Minben 民本 as an alternative to liberal democracy


Essay by Rongxin Li: “Although theorists have proposed non-Western types of democracy, such as Asian Democracy, they have nevertheless actively marginalised these non-Western types. This is partly due to Asian Democracy’s  inextricable link with Confucian traditions – many of which people commonly assume to be anti-democratic. This worry over Confucian values does not, however, detract from the fact that scholars are deliberately ignoring non-Western types of democracy because they do not follow Western narratives. ..

Minben is a paternalistic model of democracy. It does not involve multi-party elections and, unlike in liberal democracy, disorderly public participation is not one of its priorities. Minben relies on a theory of governance that believes carefully selected elites, usually a qualified minority, can use their knowledge and the constant pursuit of virtuous conduct to deliver the common good.

Liberal democracy maintains its legitimacy through periodic and competitive elections. Minben retains its legitimacy through its ‘output’. It is results, or policy implementation, oriented. Some argue that this performance-driven democracy cannot endure because it depends on people buying into it and consistently supporting it. But we could say the same of any democratic regime. Liberal democracy’s legitimacy is not unassailable – nor is it guaranteed.

Indeed, liberal democracy and Minben have more in common than many Western theorists concede. As Yu Keping underlined, stability is paramount in Chinese Communist Party ideology. John Keane, for example, once likened government and its legitimacy to a slippery egg. The greater the social instability, which may be driven by displeasure over the performance of ruling elites, the slipperier the egg becomes for the elites in question. Both liberal democratic regimes and Minben regimes face the same problem of dealing with social turmoil. Both look to serving the people as a means to staying atop the egg…

Minben – and this may surprise certain Western theorists – does not exclude public participation and deliberation. These instruments convey public voices and concerns to the selected technocrats tasked with deciding for the people. There is representation based on consultation here. Technocrats seek to make good decisions based on full consultation and analysis of public preferences…(More)”.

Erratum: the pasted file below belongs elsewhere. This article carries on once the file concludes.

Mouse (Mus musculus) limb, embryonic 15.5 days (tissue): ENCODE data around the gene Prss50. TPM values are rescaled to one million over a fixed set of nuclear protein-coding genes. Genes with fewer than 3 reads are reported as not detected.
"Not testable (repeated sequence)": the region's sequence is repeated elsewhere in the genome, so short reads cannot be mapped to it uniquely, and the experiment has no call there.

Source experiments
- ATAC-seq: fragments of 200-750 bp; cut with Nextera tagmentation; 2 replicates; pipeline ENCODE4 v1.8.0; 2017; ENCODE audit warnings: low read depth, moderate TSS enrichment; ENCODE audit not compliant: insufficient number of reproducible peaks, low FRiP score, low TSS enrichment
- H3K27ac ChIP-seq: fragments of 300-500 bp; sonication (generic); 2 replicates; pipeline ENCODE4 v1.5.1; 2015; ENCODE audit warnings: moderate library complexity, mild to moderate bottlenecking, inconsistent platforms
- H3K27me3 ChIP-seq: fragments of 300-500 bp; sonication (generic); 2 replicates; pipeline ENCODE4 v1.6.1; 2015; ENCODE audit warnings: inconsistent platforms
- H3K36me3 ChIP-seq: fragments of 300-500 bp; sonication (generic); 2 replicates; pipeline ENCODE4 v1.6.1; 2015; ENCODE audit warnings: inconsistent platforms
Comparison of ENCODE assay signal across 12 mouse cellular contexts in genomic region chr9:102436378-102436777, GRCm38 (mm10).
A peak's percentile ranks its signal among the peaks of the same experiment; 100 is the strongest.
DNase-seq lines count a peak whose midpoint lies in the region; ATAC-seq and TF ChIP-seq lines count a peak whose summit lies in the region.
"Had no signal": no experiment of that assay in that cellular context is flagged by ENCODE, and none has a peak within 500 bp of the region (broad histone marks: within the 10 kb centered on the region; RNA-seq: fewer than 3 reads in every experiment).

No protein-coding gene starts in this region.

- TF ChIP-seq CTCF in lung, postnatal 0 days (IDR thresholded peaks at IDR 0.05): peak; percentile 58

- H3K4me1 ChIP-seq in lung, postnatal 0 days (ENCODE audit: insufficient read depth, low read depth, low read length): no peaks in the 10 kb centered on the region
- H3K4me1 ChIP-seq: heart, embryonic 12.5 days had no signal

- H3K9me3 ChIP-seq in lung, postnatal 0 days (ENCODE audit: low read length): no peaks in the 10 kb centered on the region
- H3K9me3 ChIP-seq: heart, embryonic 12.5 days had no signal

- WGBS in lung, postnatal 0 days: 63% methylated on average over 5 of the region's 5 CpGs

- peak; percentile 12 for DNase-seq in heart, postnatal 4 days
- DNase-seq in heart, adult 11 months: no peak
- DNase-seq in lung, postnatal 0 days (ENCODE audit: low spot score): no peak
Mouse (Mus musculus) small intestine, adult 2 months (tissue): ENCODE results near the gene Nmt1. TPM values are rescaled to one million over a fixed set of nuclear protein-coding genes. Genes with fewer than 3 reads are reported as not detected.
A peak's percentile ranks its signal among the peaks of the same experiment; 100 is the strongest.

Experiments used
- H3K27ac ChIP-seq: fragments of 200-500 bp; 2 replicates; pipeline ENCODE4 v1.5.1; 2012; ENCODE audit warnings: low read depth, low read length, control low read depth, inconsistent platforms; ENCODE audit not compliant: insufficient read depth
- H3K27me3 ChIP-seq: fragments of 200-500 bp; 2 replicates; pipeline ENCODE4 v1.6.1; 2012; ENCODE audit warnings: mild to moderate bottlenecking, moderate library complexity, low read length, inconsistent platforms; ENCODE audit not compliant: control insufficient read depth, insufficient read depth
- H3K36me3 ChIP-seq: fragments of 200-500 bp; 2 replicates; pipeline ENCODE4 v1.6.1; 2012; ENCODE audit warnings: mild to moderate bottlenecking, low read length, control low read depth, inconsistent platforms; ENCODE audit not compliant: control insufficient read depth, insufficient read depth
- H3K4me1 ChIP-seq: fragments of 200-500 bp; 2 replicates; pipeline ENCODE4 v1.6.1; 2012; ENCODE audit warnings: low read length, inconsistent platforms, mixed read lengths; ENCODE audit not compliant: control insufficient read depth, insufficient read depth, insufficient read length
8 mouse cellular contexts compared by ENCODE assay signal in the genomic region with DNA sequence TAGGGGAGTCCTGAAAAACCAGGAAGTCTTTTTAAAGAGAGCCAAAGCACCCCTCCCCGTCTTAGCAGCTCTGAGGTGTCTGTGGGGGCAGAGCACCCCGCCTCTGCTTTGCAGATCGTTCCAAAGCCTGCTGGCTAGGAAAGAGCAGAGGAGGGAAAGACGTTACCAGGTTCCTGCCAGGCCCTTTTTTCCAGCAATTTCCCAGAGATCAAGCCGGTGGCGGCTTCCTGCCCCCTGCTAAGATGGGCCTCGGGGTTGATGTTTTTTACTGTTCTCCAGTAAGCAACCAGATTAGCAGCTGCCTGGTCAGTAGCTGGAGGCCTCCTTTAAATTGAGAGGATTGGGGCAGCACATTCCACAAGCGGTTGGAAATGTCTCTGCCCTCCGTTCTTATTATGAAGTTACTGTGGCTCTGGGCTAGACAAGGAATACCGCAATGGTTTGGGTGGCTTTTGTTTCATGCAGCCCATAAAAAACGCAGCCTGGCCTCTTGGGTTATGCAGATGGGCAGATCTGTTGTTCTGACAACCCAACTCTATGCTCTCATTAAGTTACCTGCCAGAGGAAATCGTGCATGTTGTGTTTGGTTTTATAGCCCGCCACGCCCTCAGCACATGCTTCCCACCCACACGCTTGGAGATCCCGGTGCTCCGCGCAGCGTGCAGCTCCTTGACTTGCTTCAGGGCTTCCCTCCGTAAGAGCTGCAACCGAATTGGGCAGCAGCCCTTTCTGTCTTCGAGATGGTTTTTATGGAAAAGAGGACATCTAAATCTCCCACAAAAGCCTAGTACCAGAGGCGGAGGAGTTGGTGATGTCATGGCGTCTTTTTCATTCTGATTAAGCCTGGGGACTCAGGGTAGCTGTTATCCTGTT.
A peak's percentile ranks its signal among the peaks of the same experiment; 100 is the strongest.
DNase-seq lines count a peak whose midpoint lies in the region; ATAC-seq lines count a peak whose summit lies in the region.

A ‘Feminist’ Server to Help People Own Their Own Data


Article by Padmini Ray Murray: “All of our digital lives reside on servers – mostly in corporate server farms owned by the likes of Google, Amazon, Apple, and Microsoft.  These farms contain machines that store massive volumes of data generated by every single user of the internet. These vast infrastructures allow people to store, connect, and exchange information on the internet. 

Consequently, there is a massive distance between users and where and how the data is stored, which means that individuals have very little control over how their data is stored and used. However, due to the huge reliance on these massive corporate technologies, individuals are left with very little choice but to accept the terms dictated by these businesses. The conceptual alternative of the feminist server was created by groups of feminist and queer activists who were concerned about how little power they have over owning and managing their data on the internet. The idea of the feminist server was described as a project that is interested in “creating a more autonomous infrastructure to ensure that data, projects and memory of feminist groups are properly accessible, preserved and managed” – a safe digital library to store and manage content generated by feminist groups. This was also a direct challenge to the traditionally male-dominated spaces of computer hardware management, spaces which could be very exclusionary and hostile to women or queer individuals who might be interested in learning how to use these technologies. 

There are two related ways by which a server can be considered as feminist. The first is based on who runs the server, and the second is based on who owns the server. Feminist critics have pointed out how the running of servers is often in the hands of male experts who are not keen to share and explain the knowledge required to maintain a server – a role known as a systems admin or, colloquially, a “sysadmin” person. Thus the concept of feminist servers emerged out of a need to challenge patriarchal dominance in hardware and infrastructure spaces, to create alternatives that were nurturing, anti-capitalist, and worked on the basis of community and solidarity…(More)”.

Breakthroughs in Smart City Implementation